Battle of Sorauren
Of most immediate interest to the wargaming fraternity is the Battle of Sorauren, on which a full report will follow shortly. But in brief, it was an excellent game - we played the new epic rules for team games and they were a success. The new mechanics keep the game moving briskly and I think lead to a game that has more engagement for all the players. The prospect of sitting in a "quiet" sector for a few turns which bedeviled our earlier efforts has been banished.
Little Boy Blue
I don't watch much television as I'm quite limited regarding how much time I can spend looking at a screen at the moment. However, ITVs recent four parter "Little Boy Blue" has been some of the best television I've seen in a long time. The programme is a dramatic retelling of the events behind the murder of Rhys Jones in Liverpool in 2007. Jones, who was eleven years old, was returning home from football practice when he was shot dead by a member of a local gang.
The facts speak for themselves, but in sea of police procedurals that are largely indistinguishable from each other, Little Boy Blue stands out. The writing is matter of fact, but all the more raw for it.
Stephen Graham is cast against type as a hard working copper struggling to put together a case. He really impressed me. There are few histrionics, just a man attempting to do a job and gather evidence which will stand up in court.
Sinead Keenan and Brian F'O Byrne are brilliant as the Jones family, left rudderless after the loss of a child. I've grown very tired of the sort of emotional pornography that a lot of crime procedurals indulge in. Sinead Keenan invests her performance with the dignity that the subject matter deserves. She shows the ugly side of grief and the our often inadequate response to it. Most of us will never see ourselves portrayed on screen, even fewer of us will see it done well. Melanie Jones has been well served by this serious and sensitive portrayal.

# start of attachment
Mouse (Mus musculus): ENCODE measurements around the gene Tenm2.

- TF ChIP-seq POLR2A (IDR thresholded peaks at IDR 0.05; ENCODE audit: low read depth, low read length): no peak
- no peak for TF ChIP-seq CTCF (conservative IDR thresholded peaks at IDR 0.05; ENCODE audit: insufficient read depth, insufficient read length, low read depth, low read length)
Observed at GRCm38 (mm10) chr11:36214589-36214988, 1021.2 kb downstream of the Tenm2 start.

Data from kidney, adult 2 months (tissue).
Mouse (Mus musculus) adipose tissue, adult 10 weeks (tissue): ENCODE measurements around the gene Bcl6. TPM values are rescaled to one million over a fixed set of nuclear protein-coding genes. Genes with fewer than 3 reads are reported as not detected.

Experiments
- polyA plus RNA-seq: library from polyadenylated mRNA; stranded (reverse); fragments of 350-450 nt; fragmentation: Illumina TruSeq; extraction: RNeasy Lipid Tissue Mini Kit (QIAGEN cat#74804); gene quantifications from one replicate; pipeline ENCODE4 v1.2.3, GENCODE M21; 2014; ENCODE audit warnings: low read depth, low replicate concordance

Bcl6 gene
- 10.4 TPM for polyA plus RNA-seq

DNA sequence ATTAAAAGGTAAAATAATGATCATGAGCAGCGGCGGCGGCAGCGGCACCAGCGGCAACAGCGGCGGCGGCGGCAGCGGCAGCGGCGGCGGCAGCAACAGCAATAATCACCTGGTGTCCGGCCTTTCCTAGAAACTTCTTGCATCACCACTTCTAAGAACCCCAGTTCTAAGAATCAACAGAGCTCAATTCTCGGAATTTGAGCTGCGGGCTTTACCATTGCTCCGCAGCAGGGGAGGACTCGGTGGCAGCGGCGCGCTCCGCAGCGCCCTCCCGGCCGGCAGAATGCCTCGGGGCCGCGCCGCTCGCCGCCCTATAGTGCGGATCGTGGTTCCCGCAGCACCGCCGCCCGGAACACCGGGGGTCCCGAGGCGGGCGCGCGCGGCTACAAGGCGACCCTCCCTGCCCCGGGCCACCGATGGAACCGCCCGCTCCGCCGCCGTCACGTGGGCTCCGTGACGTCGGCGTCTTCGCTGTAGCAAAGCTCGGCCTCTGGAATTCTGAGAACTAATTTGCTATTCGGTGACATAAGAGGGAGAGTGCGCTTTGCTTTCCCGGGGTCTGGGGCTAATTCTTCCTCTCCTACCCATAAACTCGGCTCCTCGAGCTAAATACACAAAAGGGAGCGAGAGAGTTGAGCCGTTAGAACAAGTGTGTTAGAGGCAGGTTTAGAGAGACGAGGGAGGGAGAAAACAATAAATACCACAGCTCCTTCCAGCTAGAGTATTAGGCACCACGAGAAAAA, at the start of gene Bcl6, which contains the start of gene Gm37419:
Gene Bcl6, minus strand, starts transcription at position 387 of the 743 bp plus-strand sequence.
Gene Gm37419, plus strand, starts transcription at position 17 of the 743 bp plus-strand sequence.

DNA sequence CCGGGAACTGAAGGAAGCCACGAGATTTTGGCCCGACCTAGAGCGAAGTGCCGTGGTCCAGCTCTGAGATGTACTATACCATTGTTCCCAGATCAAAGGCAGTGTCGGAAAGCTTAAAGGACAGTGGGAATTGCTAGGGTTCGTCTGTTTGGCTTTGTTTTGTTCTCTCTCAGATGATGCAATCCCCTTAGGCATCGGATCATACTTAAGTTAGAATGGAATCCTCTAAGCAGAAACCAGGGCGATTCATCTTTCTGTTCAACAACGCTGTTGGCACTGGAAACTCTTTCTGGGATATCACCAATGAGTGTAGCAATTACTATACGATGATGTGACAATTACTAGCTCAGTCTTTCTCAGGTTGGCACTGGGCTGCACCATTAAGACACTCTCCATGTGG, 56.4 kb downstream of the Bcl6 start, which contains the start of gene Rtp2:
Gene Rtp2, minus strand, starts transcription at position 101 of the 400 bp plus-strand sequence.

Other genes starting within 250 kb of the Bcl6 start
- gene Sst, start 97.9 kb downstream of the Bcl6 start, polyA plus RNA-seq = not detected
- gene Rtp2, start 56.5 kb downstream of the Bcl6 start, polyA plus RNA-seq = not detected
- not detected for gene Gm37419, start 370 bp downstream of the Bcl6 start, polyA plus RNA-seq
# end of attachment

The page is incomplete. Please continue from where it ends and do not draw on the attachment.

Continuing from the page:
This was drama that moved me. Unreservedly recommended.
Bob in full fig
Rob is a chap who runs the British Muzzleloaders channel on YouTube. He produces quality videos on historical shooting, tactics, gear as well as battles. As the name implies he concentrates on British and Imperial firearms and history. Rob is yet another in that phalanx of stalwart Canadians who continually brighten up the internet and brings a level of polish and imagination to his videos that is rarely surpassed. I particularly liked his videos in which he used video editing software to "clone" himself shooting in different poses so that he could show exactly what a skirmish line would look like.
You can find his channel here.
All his stuff is freely available on YouTube and there are ninety or so videos on his channel for you to work through. He has recently set up a Patreon account for those who wish to help support his work, though clearly the pledge (a dollar a month) is not comensurate with the level of work that goes into his productions. I have pledged my dollar and I would urge you to have a look for yourself.